Internet isn’t place for inappropriateness
If you caught Ty’s Take, ESPN SportCenter or pretty much any media outlet that covers college sports over the last few days, you probably can surmise what this column is about.
If you didn’t, here’s the issue in a nutshell: the Iowa State men’s basketball team lost to Kansas at home the other night, effectively snapping the Cyclones’ 22-game home winning streak. While the officiating wasn’t fantastic all game, a series of questionable calls right before the end of regulation turned the tables on Iowa State and, while they didn’t determine the outcome of the game outright, they certainly had an effect on the contest.
What I’m not going to do, however, is whine or mope about the officiating and the outcome; I’m here to address the fallout.
I was raised about 90 miles outside Chicago and have been effectively set up for sports heartbreak since my first trip to Wrigley Field as a 7-year-old. While I don’t live and die by the fate of my Cubs, I know what it’s like to have abnormally high hopes for an underdog team only to have my heart ripped out by, say, Steve Bartman.
It seems only fitting that I ended up a Cyclone. In my four years, I learned that being a fan in Ames isn’t always easy – in fact, it’s rarely easy. While moments like the other night sting, many fans I know are accustomed to this heartbreak, be it at the hands of a Big 12 basketball referee or our own quarterback.
My bitterness after the Kansas game only went as far as (jokingly) threatening to leave Ty in Ames; a few hours later, I was more or less resigned to the fact that losses as such are simply a part of a Cyclone fan’s identity.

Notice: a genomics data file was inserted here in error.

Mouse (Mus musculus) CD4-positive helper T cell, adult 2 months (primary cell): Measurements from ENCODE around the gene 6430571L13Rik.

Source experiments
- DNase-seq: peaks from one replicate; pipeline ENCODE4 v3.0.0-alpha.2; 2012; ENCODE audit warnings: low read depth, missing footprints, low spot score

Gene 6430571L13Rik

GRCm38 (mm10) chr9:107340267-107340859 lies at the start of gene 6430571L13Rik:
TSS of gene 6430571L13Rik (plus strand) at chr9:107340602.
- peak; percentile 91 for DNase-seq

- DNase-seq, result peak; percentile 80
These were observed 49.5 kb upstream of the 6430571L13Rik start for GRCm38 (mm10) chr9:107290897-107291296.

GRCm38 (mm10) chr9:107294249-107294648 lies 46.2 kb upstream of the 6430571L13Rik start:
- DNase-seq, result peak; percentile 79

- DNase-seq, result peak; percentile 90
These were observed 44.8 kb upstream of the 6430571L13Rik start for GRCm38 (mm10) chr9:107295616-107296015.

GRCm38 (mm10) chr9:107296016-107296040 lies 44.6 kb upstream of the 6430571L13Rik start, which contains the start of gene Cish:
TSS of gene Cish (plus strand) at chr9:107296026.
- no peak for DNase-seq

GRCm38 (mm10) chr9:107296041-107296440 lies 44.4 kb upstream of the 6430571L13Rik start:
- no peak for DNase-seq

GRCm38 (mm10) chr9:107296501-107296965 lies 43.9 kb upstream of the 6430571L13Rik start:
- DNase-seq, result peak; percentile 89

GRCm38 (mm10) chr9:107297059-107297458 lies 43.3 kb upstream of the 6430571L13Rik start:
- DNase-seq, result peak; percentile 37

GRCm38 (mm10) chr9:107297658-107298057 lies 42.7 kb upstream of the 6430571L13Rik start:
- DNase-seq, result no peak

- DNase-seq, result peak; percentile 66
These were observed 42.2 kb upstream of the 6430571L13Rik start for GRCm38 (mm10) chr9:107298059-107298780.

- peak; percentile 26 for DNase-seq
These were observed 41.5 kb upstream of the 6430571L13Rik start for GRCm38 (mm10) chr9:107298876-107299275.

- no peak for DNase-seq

There were a few ISU fans who took things too far, however.
While I won’t get into the offensive, racist and threatening details, a pair of men who identified themselves as Iowa State students took their frustration to Twitter. Among the rude and outright inappropriate things they tweeted at Kansas star Elijah Johnson, a handful of death threats emerged.
Not only does this embarass me as an Iowa State alumna, it portrayed my school in a terrible light on the national stage.
Ty asserted in his column yesterday that Cyclone fans, as a whole, are generally pretty chill. This bodes true as long as you encounter said fans in person (and before copius amounts of tailgating beverage has been consumed).
Thus, I guarantee you that these two misguided young men would have never had the nerve to verbally assualt Johnson in person as they did behind the veil of their Twitter accounts.
It’s not just them, either: every single publication I’ve worked for, including here at the Daily News, has worked with an online system that often attracts similar commentary.
Whether they’re completely anonymous behind the front of usernames, or accountable by their full names via Facebook, I’ve found that many people who would ordinarily use the good sense to bite their tongues in person find it much easier to lash out by way of their keyboards.
Sometimes it’s hard to navigate the world of social media – a seemingly endless online landscape with few hard-set and defined rules – but consider this: anything you type, post and make public can be, in some way or another, preserved forever.
I understand the implications of the First Amendment and by no means intend to dissuade any person from expressing his or her opinion on the Internet, I simply urge you to think twice before clicking “post.” If it’s not something you’d have the nerve to say in person, why post it for the world to see?
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